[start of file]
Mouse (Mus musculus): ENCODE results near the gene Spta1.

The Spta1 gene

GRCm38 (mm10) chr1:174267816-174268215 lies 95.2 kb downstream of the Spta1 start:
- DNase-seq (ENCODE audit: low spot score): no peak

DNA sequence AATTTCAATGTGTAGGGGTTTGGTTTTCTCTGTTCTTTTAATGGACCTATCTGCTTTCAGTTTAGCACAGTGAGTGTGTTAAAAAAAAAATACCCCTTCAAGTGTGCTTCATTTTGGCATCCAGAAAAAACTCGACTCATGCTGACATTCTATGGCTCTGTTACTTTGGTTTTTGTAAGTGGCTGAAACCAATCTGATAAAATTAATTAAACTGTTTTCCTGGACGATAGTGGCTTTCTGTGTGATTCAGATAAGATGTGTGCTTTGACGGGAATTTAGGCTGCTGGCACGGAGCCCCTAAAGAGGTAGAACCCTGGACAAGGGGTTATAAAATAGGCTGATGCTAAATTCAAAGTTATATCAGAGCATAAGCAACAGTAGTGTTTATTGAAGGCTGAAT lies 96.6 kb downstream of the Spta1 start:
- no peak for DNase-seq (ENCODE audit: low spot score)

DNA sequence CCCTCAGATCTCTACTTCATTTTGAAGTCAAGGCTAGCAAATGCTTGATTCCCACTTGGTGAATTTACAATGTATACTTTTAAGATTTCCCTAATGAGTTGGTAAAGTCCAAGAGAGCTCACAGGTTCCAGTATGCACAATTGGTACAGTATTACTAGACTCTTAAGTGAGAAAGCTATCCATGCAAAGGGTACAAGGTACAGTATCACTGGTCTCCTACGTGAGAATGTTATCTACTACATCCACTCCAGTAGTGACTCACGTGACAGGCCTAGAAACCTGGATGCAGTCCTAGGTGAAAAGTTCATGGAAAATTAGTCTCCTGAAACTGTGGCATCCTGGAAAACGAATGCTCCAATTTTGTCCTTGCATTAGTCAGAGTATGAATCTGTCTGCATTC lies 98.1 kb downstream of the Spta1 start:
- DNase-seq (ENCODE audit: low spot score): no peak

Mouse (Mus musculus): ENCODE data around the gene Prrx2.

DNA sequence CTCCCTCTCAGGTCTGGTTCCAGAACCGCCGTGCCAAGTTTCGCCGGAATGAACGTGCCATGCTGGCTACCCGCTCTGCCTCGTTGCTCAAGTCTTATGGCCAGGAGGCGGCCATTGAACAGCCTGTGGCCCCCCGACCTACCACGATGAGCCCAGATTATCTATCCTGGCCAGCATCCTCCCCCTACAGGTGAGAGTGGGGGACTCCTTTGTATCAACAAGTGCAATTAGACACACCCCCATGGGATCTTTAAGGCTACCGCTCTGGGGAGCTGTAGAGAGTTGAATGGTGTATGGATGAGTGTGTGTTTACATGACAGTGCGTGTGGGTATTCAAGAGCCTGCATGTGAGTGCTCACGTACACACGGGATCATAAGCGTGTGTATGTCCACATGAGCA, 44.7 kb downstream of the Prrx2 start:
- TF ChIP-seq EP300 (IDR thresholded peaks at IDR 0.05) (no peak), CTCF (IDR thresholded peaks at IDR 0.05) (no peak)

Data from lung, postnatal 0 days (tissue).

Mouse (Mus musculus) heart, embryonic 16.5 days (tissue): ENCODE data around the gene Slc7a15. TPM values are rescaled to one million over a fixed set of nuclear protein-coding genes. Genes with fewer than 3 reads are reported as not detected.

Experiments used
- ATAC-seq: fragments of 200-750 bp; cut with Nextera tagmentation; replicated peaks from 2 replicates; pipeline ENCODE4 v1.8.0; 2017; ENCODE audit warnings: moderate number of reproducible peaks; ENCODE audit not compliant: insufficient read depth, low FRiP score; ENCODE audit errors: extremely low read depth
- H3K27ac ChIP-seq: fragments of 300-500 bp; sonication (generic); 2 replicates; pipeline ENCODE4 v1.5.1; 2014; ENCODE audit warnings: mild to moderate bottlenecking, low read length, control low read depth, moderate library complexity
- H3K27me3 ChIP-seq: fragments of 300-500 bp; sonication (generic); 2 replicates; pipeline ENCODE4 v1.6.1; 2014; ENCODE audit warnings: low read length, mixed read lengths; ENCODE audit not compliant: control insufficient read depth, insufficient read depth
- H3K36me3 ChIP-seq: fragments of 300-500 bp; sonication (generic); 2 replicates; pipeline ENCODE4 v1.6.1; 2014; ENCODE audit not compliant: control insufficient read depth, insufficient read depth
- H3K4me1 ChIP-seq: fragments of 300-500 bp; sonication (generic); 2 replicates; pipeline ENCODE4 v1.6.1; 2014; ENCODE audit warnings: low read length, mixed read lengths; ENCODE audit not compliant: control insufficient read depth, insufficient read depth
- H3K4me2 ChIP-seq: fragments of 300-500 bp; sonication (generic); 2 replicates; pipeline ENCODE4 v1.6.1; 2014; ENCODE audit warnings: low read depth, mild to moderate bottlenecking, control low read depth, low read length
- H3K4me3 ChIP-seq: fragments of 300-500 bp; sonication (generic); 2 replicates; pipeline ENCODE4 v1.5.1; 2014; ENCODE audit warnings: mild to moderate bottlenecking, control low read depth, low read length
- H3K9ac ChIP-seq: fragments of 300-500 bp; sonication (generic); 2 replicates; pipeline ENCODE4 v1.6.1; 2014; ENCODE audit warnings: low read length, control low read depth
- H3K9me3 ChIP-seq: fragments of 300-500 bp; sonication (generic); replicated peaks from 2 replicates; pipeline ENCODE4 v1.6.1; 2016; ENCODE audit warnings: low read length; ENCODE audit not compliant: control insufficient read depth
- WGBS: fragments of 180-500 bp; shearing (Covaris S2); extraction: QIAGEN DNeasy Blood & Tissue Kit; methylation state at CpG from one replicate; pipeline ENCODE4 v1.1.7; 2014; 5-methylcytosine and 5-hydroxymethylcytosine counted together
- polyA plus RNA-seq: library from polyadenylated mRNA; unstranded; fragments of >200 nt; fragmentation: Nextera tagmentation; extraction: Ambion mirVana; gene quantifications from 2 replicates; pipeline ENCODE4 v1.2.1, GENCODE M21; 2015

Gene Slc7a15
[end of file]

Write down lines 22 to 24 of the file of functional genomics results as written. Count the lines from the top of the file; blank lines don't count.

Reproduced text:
- H3K9ac ChIP-seq: fragments of 300-500 bp; sonication (generic); 2 replicates; pipeline ENCODE4 v1.6.1; 2014; ENCODE audit warnings: low read length, control low read depth
- H3K9me3 ChIP-seq: fragments of 300-500 bp; sonication (generic); replicated peaks from 2 replicates; pipeline ENCODE4 v1.6.1; 2016; ENCODE audit warnings: low read length; ENCODE audit not compliant: control insufficient read depth
- WGBS: fragments of 180-500 bp; shearing (Covaris S2); extraction: QIAGEN DNeasy Blood & Tissue Kit; methylation state at CpG from one replicate; pipeline ENCODE4 v1.1.7; 2014; 5-methylcytosine and 5-hydroxymethylcytosine counted together